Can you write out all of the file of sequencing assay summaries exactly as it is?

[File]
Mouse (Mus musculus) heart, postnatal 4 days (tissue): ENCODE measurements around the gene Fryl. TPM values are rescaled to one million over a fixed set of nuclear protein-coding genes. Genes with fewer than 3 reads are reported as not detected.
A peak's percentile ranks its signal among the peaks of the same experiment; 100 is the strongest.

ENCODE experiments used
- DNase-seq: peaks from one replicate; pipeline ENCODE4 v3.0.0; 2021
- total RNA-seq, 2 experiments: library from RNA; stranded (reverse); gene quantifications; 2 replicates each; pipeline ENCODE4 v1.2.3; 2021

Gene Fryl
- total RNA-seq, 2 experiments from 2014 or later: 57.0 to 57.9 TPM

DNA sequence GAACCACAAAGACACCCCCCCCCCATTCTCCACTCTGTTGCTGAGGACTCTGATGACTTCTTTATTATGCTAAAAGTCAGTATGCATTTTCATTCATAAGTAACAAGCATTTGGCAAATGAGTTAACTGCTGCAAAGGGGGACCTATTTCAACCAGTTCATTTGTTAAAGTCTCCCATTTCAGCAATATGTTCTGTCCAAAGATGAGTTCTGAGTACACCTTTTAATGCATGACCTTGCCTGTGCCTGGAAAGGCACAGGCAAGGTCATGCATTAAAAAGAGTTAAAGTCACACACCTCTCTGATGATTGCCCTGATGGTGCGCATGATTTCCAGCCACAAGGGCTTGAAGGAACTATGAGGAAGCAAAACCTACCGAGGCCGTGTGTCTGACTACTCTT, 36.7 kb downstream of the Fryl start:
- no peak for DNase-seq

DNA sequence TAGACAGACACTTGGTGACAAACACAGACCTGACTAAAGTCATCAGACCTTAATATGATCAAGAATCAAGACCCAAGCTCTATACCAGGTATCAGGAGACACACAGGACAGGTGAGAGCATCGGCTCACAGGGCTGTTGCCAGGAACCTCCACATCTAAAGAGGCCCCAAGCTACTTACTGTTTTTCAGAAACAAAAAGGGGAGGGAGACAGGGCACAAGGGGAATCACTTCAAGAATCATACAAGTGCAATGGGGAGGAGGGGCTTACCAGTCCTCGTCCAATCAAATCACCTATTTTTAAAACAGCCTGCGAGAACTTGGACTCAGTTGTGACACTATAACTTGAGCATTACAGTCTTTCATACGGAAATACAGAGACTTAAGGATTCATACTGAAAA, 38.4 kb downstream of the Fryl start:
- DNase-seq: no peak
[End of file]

Mouse (Mus musculus) heart, postnatal 4 days (tissue): ENCODE measurements around the gene Fryl. TPM values are rescaled to one million over a fixed set of nuclear protein-coding genes. Genes with fewer than 3 reads are reported as not detected.
A peak's percentile ranks its signal among the peaks of the same experiment; 100 is the strongest.

ENCODE experiments used
- DNase-seq: peaks from one replicate; pipeline ENCODE4 v3.0.0; 2021
- total RNA-seq, 2 experiments: library from RNA; stranded (reverse); gene quantifications; 2 replicates each; pipeline ENCODE4 v1.2.3; 2021

Gene Fryl
- total RNA-seq, 2 experiments from 2014 or later: 57.0 to 57.9 TPM

DNA sequence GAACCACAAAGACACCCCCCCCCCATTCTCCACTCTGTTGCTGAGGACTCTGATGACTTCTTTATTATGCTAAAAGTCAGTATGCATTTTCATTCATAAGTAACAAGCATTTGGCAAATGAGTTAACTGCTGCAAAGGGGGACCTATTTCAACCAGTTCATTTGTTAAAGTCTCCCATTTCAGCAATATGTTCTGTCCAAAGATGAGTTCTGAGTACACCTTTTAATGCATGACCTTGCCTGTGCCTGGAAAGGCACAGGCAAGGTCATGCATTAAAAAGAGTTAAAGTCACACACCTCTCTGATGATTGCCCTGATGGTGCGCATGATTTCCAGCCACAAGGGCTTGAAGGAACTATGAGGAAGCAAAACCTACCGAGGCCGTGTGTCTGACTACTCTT, 36.7 kb downstream of the Fryl start:
- no peak for DNase-seq

DNA sequence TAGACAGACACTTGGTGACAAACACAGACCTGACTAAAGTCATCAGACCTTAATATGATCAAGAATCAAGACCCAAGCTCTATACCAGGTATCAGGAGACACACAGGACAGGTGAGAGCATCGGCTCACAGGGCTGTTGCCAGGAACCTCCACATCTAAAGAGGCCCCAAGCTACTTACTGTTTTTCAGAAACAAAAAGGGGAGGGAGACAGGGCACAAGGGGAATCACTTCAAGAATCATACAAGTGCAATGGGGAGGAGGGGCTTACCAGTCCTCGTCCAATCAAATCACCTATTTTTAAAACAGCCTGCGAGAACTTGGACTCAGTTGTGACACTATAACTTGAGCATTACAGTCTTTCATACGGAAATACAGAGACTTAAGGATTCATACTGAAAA, 38.4 kb downstream of the Fryl start:
- DNase-seq: no peak